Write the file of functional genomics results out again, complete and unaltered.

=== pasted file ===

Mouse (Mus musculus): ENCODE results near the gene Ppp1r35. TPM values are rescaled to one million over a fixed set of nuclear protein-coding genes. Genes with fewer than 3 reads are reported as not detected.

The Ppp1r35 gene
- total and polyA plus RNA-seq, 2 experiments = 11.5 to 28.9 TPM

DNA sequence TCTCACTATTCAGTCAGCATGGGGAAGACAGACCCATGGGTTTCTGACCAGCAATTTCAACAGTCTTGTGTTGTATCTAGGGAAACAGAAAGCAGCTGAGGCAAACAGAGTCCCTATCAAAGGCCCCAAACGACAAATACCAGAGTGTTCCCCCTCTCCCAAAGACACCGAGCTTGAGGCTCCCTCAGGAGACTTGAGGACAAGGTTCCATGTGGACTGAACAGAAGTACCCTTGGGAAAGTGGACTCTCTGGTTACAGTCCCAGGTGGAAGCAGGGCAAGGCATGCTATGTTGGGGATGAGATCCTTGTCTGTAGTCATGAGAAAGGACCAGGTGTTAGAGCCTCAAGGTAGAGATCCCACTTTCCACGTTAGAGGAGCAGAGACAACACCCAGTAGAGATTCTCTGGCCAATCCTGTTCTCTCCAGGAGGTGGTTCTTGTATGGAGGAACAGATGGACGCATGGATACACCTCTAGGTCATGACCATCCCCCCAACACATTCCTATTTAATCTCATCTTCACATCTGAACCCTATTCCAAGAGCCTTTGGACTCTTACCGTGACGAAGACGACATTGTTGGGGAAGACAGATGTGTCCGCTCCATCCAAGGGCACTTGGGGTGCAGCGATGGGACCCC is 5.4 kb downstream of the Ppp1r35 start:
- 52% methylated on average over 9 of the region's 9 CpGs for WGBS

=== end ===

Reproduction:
Mouse (Mus musculus): ENCODE results near the gene Ppp1r35. TPM values are rescaled to one million over a fixed set of nuclear protein-coding genes. Genes with fewer than 3 reads are reported as not detected.

The Ppp1r35 gene
- total and polyA plus RNA-seq, 2 experiments = 11.5 to 28.9 TPM

DNA sequence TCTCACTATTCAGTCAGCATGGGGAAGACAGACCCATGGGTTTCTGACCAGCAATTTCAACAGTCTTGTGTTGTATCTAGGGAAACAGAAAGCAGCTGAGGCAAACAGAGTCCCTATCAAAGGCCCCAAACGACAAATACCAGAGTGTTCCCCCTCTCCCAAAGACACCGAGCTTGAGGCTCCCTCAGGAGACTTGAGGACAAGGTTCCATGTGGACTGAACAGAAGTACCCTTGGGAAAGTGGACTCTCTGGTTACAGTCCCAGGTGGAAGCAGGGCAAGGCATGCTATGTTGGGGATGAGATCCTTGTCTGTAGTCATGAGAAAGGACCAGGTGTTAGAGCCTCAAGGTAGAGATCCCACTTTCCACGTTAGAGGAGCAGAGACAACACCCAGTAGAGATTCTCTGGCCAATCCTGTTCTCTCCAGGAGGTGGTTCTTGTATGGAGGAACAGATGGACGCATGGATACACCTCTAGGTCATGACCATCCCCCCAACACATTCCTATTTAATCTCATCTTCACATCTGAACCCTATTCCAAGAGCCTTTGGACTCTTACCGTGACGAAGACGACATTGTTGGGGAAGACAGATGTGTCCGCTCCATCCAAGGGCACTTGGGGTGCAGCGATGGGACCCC is 5.4 kb downstream of the Ppp1r35 start:
- 52% methylated on average over 9 of the region's 9 CpGs for WGBS